Steven Search .... cam-remote tech (uncredited)
Casting Department
Nicole Arbusto .... casting associate
Susan Gish .... extras casting supervisor
Costume and Wardrobe Department
Timothy Alberts .... wardrobe supervisor (as Timothy J. Alberts)
Frances Cook .... wardrobe assistant
David Davenport .... wardrobe supervisor
Kathleen Gerlach .... associate costume designer
Lisa R. Frucht .... additional wardrobe (uncredited)
Editorial Department
David Bryden .... color timer (as Dave Bryden)
Todd Factor .... post-production coordinator
Kelly Irvine .... second assistant editor
Annette Kudrak .... apprentice editor
Colleen Sharp .... associate editor
Debra C. Victoroff .... first assistant editor
Music Department
Nicholas Meyers .... music editor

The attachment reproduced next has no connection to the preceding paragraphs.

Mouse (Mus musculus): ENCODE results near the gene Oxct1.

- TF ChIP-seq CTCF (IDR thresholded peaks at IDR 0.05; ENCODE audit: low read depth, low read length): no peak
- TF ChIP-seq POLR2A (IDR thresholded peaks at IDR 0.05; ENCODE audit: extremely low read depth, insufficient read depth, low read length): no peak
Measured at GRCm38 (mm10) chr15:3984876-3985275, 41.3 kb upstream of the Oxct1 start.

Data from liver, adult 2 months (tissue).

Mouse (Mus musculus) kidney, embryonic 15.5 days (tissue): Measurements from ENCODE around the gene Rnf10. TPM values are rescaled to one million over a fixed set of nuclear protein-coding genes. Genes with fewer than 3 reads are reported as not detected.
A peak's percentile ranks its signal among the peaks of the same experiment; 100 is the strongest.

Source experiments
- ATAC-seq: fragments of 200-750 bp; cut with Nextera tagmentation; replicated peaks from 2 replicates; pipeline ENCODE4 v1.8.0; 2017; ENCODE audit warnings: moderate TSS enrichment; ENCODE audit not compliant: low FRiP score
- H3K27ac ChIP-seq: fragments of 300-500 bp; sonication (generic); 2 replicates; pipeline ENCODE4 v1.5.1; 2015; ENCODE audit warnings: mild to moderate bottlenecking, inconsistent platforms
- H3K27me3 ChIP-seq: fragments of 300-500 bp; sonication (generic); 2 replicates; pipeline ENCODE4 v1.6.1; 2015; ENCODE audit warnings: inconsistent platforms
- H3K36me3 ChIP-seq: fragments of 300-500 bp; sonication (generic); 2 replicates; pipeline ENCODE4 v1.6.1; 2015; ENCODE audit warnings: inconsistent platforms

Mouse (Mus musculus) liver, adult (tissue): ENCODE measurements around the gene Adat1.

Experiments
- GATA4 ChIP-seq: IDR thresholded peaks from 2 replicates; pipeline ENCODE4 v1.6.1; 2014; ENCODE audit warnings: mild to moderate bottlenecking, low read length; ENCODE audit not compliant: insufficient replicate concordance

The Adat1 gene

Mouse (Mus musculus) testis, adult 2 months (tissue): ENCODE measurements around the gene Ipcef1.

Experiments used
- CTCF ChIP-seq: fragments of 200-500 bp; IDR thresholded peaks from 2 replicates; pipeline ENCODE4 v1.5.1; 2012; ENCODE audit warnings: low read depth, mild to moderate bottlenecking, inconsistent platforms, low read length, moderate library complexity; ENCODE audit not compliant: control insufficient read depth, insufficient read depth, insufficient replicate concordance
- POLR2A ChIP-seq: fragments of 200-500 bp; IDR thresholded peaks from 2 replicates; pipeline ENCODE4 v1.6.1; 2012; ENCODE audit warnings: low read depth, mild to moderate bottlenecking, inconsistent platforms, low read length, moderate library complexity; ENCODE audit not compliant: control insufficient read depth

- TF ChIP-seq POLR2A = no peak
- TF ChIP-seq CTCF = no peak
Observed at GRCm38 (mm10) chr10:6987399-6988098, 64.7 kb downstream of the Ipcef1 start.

Suzana Peric .... music editor
Nic Ratner .... assistant music editor (as Nicolas Ratner)
David Rogow .... assistant music editor
Howard Shore .... conductor
Chris Floberg .... music recording (uncredited)
John Kurlander .... music scoring mixer (uncredited)
Transportation Department
Thomas Fitzgerald .... transportation co-captain: Philadelphia
John Morrone III .... transportation captain: Philadelphia
Edward O'Donnell .... transportation captain (as Edward J. O'Donnell)
Dennis Radesky .... transportation co-captain
James Patrick Whalen Jr. .... transportation captain (as James Whalen Jr.)
Michael Avallon .... driver (uncredited)
Bobby Marsh .... driver (uncredited)
Other crew
Marc Antony Alexander .... production intern
Jennifer Anderson .... production assistant (as Jennifer Taback)
Neda Armian .... production assistant
Judy Arthur .... unit publicist